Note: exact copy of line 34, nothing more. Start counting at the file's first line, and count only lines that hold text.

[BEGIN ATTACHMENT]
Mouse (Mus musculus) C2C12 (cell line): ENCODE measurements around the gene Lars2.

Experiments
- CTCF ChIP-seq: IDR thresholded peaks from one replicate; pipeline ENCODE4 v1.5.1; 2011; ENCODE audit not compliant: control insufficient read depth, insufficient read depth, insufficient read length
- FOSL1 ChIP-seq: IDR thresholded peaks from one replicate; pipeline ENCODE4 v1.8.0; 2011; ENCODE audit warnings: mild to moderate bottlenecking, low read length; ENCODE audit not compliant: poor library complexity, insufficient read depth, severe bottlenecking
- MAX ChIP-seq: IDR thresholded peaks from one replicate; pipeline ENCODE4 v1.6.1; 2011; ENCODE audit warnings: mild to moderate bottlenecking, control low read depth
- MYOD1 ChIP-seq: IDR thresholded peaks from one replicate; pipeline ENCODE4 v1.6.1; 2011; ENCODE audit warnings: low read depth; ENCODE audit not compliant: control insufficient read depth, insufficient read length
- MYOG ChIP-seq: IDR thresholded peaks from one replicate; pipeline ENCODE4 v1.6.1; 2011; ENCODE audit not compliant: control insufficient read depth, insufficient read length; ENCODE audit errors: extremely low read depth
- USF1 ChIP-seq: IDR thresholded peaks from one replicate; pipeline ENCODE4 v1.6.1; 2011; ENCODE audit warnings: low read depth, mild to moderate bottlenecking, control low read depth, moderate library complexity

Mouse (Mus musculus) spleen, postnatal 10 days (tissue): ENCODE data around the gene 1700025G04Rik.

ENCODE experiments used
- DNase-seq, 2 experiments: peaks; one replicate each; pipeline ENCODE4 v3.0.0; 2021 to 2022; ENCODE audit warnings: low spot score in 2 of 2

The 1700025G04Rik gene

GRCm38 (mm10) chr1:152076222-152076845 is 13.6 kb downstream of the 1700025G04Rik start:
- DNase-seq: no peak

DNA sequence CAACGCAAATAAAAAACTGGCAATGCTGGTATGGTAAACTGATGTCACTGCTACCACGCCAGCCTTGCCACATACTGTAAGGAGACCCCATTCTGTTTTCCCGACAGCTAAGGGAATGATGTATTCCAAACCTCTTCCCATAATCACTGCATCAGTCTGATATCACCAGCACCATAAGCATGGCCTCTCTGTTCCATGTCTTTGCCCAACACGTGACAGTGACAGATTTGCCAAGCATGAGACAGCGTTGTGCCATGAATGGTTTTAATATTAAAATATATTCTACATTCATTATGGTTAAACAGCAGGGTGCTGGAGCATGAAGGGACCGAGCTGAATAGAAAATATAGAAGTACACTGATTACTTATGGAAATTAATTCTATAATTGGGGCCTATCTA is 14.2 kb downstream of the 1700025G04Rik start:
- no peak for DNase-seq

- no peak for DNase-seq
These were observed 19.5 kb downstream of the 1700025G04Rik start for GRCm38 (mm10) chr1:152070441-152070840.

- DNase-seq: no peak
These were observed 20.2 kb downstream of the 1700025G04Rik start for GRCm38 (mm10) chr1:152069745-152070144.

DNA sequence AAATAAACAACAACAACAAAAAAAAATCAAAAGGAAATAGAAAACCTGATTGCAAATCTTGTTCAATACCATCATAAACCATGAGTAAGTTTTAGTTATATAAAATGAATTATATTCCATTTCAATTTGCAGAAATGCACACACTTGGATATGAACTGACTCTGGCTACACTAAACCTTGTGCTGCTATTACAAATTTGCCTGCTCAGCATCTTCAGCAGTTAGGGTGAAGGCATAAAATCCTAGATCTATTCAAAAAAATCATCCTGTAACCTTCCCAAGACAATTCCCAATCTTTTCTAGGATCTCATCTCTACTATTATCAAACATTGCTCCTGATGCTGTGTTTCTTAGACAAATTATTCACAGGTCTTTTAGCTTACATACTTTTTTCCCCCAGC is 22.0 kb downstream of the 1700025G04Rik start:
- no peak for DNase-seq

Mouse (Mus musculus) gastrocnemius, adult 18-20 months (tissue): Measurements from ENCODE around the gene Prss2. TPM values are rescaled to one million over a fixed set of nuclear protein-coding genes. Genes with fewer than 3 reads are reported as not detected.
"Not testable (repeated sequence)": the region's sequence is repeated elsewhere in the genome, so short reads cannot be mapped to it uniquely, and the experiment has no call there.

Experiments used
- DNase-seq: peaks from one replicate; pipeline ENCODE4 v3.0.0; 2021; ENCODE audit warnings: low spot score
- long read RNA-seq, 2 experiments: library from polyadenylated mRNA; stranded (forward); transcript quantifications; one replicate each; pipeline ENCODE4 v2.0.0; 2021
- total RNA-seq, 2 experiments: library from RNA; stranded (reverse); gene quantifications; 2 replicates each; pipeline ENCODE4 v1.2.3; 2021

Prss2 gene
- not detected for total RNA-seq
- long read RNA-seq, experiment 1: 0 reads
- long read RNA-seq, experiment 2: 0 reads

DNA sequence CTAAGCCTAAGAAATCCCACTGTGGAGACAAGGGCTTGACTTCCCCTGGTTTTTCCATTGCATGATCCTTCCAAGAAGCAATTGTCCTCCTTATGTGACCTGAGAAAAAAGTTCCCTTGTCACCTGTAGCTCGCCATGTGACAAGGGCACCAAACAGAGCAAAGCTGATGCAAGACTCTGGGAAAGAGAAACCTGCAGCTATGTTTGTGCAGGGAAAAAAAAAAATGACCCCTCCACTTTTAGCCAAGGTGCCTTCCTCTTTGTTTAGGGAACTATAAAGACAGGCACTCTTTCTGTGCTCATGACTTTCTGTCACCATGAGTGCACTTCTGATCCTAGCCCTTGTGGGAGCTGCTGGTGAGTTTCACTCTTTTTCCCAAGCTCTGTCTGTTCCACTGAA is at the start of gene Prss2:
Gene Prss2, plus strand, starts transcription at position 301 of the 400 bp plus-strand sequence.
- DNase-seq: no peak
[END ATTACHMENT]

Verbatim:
Gene Prss2, plus strand, starts transcription at position 301 of the 400 bp plus-strand sequence.